HDHP or Co-Pay Plan What Gives?

There isn’t really a “Best” plan type as most health plan decisions and outcomes are dependent on too many factors for one size fit all solutions. 

At Orion Financial Services we answer a lot of questions about health insurance plans. One of the most common one’s regarding group insurance is “Which plan is better for me: a high deductible health plan or a co-pay plan? “

This question does not have a simple answer. It will require you to think about what your individual needs are and for you to know what your budget and financial outlook is. 

Our answer is and will always be it depends on your needs as a plan member for your overall and unique health and how much of the risk you are looking to transfer. 

Let’s look at each item and review how it could benifit you.



  • Once you meet your annual deductible you will have a pre-agreed amount of what is called “Co-Insurance” to pay for any medical costs in excess of the deductible. Co-Insurance is a fancy insurance term for cost sharing and is typically illustrated as a percentage agreed between you and your insurer that you will pay of all costs after the deductible. This is typically capped to a maximium out of pocket cost amount per year after which your insurer is responsible for all costs. 

    Example: of this is that you have met your $3,000 Deductible this year and go to see a specialist which bills you $200 for services. You have 50% co-insurance and as such you are responsible for half of that bill ($100) and any other bills until you reach you maximum out of pocket. 
  • Most HDHP’s have a set deductible that is higher than co-pay plans which is the amount of risk you will retain as a subsciber/insured BEFORE your insurer will help you cover costs. 

Who do HDHPs make sense for?

  • It depends but these plans work well for people who know how much medical care they require on an average year and know that they will meet their deductible early in the year. It also works for those who can afford to pay the deductible sometimes in one lump sum or over the course of a year by retaining the risk and paying for services up to the deductible out of pocket.
  • A HDHP may also make sense for a person who does not go to the doctor often as the agreed rates and co-pays cap the actual cost of services provided to a minimum. These plans typically will likely have lower monthly premiums. 


  • If you have a HDHP, you are often eligible for a health savings account (HSA). This is essentially a savings account where you can put money aside to spend on qualified medical expenses, including deductibles. The money you deposit into a health savings account is tax advantaged, meaning that you can deduct contributions that you make to the account on your taxes. Reimbursements for qualified expenses made from the account are also not taxed.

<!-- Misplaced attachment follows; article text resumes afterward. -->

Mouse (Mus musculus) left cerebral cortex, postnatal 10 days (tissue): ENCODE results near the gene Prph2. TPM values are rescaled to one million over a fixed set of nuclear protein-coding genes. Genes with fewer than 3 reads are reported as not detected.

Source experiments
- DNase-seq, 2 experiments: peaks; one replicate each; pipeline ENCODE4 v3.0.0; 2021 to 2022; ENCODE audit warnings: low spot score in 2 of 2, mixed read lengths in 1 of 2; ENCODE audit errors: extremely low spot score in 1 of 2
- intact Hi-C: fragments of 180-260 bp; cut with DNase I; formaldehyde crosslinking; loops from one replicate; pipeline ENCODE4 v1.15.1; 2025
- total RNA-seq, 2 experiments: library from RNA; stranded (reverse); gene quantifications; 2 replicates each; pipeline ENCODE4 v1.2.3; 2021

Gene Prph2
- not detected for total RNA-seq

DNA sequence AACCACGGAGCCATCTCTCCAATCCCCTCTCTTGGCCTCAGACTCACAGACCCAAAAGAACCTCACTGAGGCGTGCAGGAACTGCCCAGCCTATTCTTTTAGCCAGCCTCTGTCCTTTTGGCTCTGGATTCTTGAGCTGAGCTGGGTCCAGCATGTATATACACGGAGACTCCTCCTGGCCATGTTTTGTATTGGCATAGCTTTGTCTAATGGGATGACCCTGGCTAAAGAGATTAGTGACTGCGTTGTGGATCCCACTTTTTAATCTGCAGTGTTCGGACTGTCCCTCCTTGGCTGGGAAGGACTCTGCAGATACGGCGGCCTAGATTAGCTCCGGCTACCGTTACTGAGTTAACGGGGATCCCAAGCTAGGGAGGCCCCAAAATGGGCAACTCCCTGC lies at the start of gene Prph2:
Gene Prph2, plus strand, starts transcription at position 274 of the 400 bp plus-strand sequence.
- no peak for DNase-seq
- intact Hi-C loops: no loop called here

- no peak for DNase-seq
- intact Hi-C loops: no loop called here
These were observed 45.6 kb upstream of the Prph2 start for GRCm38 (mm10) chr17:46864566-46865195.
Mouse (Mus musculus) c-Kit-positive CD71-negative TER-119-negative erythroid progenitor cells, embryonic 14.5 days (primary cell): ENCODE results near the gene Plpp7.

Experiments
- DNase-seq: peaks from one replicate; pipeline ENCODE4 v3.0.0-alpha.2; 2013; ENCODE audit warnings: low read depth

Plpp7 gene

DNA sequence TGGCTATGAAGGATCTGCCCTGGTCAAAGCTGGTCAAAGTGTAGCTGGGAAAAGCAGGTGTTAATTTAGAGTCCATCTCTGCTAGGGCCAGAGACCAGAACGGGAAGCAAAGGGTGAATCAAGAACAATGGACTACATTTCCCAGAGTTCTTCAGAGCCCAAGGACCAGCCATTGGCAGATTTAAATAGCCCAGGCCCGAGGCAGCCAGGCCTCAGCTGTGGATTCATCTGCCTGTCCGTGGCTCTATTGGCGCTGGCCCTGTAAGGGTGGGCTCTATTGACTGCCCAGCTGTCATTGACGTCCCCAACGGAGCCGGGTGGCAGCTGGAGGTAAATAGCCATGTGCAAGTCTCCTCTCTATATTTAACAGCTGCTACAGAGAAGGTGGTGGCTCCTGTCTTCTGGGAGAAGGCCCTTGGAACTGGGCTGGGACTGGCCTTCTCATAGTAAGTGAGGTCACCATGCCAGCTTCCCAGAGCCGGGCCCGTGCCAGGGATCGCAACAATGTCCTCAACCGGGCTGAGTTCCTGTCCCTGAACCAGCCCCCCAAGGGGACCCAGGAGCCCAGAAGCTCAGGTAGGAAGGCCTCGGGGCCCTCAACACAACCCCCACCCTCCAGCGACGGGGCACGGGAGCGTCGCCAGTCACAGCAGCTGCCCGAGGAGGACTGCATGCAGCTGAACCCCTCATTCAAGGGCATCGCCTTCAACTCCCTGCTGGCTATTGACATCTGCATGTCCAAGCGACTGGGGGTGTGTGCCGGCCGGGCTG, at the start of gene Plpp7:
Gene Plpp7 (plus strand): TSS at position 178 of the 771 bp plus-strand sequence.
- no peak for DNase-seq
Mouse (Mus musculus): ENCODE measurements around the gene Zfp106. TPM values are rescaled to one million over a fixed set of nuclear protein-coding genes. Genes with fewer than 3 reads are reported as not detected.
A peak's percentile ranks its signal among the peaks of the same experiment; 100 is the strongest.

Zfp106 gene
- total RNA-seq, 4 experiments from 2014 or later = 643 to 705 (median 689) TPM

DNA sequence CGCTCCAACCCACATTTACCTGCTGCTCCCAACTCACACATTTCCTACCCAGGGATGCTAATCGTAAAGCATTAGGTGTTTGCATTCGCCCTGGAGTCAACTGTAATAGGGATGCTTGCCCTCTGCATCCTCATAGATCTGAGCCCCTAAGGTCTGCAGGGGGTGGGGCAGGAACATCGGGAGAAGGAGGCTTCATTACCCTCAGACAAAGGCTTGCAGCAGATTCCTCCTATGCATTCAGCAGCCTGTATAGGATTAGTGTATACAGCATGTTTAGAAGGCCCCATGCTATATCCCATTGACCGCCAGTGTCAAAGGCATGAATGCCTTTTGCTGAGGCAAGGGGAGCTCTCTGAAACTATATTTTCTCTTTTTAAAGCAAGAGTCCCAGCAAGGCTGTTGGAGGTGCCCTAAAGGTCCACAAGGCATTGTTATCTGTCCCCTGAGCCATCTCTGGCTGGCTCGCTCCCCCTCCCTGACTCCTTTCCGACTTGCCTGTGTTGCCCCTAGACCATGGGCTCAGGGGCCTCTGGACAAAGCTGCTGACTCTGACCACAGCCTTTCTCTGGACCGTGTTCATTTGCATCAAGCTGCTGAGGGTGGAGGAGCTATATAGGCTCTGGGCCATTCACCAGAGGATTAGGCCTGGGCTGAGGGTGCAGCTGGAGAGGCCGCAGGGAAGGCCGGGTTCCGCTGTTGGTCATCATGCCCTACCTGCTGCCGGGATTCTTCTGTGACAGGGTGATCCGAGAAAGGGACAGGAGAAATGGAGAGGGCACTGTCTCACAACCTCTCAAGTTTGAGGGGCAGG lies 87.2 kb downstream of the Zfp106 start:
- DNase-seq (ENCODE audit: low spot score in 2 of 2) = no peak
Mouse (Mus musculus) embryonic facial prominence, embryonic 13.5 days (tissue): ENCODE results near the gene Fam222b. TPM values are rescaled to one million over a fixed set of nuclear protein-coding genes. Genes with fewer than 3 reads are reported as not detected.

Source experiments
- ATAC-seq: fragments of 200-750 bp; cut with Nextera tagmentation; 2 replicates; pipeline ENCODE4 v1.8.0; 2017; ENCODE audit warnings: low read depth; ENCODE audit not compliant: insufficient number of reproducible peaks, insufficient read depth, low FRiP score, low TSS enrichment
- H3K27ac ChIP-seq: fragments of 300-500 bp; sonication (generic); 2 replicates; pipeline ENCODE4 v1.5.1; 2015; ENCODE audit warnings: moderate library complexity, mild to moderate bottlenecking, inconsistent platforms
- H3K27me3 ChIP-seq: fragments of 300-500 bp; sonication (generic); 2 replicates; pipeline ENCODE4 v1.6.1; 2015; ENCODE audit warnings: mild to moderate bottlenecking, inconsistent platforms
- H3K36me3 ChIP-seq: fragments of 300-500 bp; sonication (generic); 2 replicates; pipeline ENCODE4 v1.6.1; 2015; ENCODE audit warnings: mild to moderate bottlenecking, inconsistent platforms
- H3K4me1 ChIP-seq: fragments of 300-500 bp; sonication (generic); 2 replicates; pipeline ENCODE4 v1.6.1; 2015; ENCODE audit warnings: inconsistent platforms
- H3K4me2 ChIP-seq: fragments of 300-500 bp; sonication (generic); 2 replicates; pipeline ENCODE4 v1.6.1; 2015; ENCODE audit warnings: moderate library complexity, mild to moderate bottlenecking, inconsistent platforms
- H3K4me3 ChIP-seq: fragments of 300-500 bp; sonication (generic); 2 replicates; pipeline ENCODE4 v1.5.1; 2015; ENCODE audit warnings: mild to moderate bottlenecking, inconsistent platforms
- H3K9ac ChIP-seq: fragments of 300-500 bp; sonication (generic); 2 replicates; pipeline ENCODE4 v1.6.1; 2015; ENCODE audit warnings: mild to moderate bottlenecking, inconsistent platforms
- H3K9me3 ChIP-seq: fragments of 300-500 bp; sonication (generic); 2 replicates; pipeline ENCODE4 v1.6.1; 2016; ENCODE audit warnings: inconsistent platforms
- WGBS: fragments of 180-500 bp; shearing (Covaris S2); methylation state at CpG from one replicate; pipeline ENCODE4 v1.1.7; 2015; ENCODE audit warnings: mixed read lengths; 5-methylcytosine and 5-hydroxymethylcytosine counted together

• Lower monthly premiums than co-pay plans.
  • You may feel like the insurance is “full price” and you are not saving anything out of pocket, That is because you are not. You are retaining the cost of healthcare up to your deductible with the advantage of getting negotiated rates with medical providers. That means you’re charged the same amount the insurance company would pay rather than the list price for medical care that you would pay if you didn’t have any coverage. 

Co-Pay Plan

The details:

  • The co-pay plan is much different than a HDHP primarily because your risk retention amount is far less. Co-Pay plans are what are known as First Doller coverage plans. These plans will pay providers less or cost subscribers more or both. You may not have a deductible or co-pay on some services. The insurance company starts covering you day one without you having to pay anything other than the agreed co-pay schedule for services. The insurer sets fixed dollar amounts (called “co-pays”) that you’re required to pay when you go in for a medical service. As an example, your plan could have a $20 co-pay for primary care doctors, $40 for specialists, and $15 for generic drugs. When you go to the doctor or refill a prescription, this is the amount you’ll pay, subject to any deductible or co-insurance. 
  • Co-pay plans will usually have a co-insurance (the cost sharing with the health insurance company) on services that cost more, like hospital stays, maternity care, x-rays, mri’s, etc. It is important to check all details of the plan to get the specifics.
  • Co-pay plans will still have a deductible (in some cases it will be $0) and out-of-pocket maximum. Co-pays usually do not count towards the deductible, but they do count towards your annual out-of-pocket maximum. If you reach your out-of-pocket maximum, the insurance company pays 100%, eliminating the need to pay your co-pays. 

Who do co-pay plans make sense for?

  • If you want first dollar coverage and do not suffer from a chronic illness which require a high service utilization a Co-pay plans may be right for you. 
  • These plans also make sense for people who don’t have the budget to pay the full price for a medical bill or prescription out-of-pocket or for those who are willing to pay more each month for the peace of mind in knowing about how much they’ll pay when they visit the doctor.


  • Peace of mind knowing how much you’ll pay when you visit the doctor.

In this market with the healthcare exchanges and the high cost of healthcare. It is best to understand what you use, how you may use it and plan for the worst case scenario.